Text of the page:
“1, 2 Freddy’s coming for you, 3, 4 better lock your doors, 5, 6, grab your crucifix, 7, 8 better stay up late, 9, 10 never sleep again…”
The theme song from Wes Craven’s A Nightmare on Elm Street, ravaged children’s ability to peacefully fall asleep during the eighties and early nineties, for fear of Freddy Krueger coming to get them. The infamous serial killer with a burnt face, red and green-striped sweater, brown fedora and unforgettable leather glove with steel razorblades, made his way into children’s dreams as they fell asleep to prey on their subconscious.
Ranked among the greatest villains of all time, Freddy Krueger’s story was inspired by a string of mysterious deaths in Los Angeles, where all the victims had reported having recurring nightmares before they died in their sleep.
Wes Craven later said that Krueger was originally characterized after a bully from his youth, and a disfigured homeless man who frightened Craven when he was 11 years old.
Freddy Krueger was brought back to life in a 2010 remake of A Nightmare on Elm Street, continuing the razor-fingered villain’s hellish saga on the sleeping innocent.
Pinhead, a character from the Hellraiser series created by Clive Barker, is the leader of the Cenobites, a group of former humans transformed into demon creatures which reside in a labyrinth realm called Hell. His name comes from the hundreds of metallic nails sticking out of his head, due to self-inflicted trauma. “Every inch of its head had been tattooed with an intricate grid, and at every intersection of horizontal and vertical axes a jeweled pin driven through the bone. Its tongue was similarly decorated” – The Hellbound Heart, Clive Barker, ch. 1.
Differing from other horror villains depicted in the eighties, Pinhead was an intelligent mastermind who often showed similarities to the classical Count Dracula. What makes Pinhead such a sinister villain, is that he along with the other Cenobite demons travel to earth to harvest human souls when unexpecting victims open the mysterious Lament Configuration puzzle box.
Leatherface – Texas Chainsaw Massacre
In 1974, the Texas Chainsaw Massacre story, and its main perpetrator, a chainsaw-wielding psychopath, made its way into the horror hall of fame. Tobe Hooper’s violent masterpiece, often credited with originating elements common in other slasher-genre movies, scared audiences out of their seats across the globe.
The story portrays a group of unsuspecting travelers that pick up a “hitchhiker” while on their way to a homestay. The “hitchhiker,” who is really one of the antagonists, leads the travelers to his family of cannibals, and ultimately to their grizzly doom. After several horrific incidences with a villain called Leatherface and his chainsaw, the traveling group is reduced in size to all but one remaining survivor who finally can make a grand escape.
Leatherface with his chainsaw has become synonymous with Halloween-themed horror depictions and haunted houses due to the shear brutality of his character.
Terminator and the T-1000 Machine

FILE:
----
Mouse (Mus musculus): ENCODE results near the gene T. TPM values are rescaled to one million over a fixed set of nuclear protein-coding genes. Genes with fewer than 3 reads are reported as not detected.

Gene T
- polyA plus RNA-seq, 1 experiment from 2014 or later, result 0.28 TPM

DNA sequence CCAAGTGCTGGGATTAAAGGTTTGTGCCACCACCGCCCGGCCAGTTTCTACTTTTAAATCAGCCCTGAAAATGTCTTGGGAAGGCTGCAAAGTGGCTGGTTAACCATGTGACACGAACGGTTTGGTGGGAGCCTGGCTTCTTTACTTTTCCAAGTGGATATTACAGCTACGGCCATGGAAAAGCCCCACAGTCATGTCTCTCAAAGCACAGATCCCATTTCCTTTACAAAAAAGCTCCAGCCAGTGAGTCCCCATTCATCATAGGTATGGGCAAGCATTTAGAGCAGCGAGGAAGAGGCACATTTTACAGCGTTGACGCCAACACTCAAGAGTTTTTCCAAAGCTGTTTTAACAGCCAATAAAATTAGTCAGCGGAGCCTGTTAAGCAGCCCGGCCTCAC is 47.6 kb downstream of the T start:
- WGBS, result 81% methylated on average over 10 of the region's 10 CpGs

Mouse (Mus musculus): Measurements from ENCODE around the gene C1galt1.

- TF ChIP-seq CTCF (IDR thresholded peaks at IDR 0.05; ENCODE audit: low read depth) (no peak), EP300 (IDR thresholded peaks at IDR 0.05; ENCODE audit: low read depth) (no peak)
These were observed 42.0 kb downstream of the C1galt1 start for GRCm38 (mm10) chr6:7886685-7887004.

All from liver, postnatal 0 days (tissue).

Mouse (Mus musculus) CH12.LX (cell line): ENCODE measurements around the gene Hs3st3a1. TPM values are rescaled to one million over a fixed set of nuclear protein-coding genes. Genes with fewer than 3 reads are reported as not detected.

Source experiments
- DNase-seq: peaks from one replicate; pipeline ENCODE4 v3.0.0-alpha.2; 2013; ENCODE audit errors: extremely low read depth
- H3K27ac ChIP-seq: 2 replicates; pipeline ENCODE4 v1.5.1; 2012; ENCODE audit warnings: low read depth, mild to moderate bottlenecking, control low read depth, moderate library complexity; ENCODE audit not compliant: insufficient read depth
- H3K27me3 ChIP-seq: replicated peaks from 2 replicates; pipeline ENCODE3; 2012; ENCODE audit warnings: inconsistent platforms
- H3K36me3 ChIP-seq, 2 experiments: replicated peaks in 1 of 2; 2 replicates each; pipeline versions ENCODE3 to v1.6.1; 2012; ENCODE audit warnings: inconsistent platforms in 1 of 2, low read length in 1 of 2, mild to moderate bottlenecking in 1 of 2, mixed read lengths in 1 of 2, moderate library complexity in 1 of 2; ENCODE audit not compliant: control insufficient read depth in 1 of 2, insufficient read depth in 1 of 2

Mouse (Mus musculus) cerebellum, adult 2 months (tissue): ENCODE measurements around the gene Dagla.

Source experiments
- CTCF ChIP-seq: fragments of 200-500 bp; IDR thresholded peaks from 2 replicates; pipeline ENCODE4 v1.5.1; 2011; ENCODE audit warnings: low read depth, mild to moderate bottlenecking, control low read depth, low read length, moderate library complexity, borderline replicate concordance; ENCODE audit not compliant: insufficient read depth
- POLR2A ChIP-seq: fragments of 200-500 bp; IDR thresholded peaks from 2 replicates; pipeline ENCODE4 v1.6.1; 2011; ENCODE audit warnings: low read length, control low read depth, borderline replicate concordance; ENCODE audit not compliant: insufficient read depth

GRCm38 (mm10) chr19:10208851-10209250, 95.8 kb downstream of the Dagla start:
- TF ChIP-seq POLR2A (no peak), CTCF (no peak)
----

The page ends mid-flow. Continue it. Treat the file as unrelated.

There is not a lot out there that is feared more than the idea of an apocalyptic event that leads to the end of humanity. This “idea” however, becomes much more real when the fictional, U.S. Global Digital Defense Network’s Skynet terminator machines become “self-aware,” and begin annihilating the human race – which it deemed a threat.
The Terminator franchise, made instantly recognizable by its main autonomous T-800 cybernetic organism portrayed by Arnold Schwarzenegger, is a series-long epic battle between man and machines with genocidal goals. Judgement Day, also the title of the second installment, was the day the Skynet machines set out to destroy mankind.
The T-1000 villain emerges in Terminator 2: Judgement Day as a liquid metal shapeshifting assassin with a mission to kill a young John Connor. With its nanotechnology and “Nanomorph” capabilities, the T-1000 can transform its figure into knives and other impaling objects, as well as humans that it has previously assassinated.
The T-1000 has been ranked #39 in the Online Film Critics Society’s “Top 100 Villains of All Time.”
In the Marvel Comics franchise, X-Men, activist-gone-villain mutant, Magneto, is both a “supervillain” and “antihero.” Magneto, considered to be one of the most powerful mutants, can generate and control magnetic fields and all things made of metal. His objective to conquer the world by enabling mutants and replacing humans as the dominant species has led to several battles and stand-offs between the ideology of right-vs-wrong.
Although Magneto’s fight to preserve mutantkind from suffering a doomed fate in the hands of humans who fear mutants can be sympathized with, his extreme methods of reaching his goals lead to more harm than good.
Halloween Full of Steel
Although there are countless other villains that terrorize audiences with suspense and fear, Freddy, Pinhead, Leatherface, T-1000 and Magneto are among the best – and use steel or metal to get the job done!
So, if you are wanting a “scary movie night” at home this week leading up to October 31st, this list of villains with killer steel would be happy to keep you company.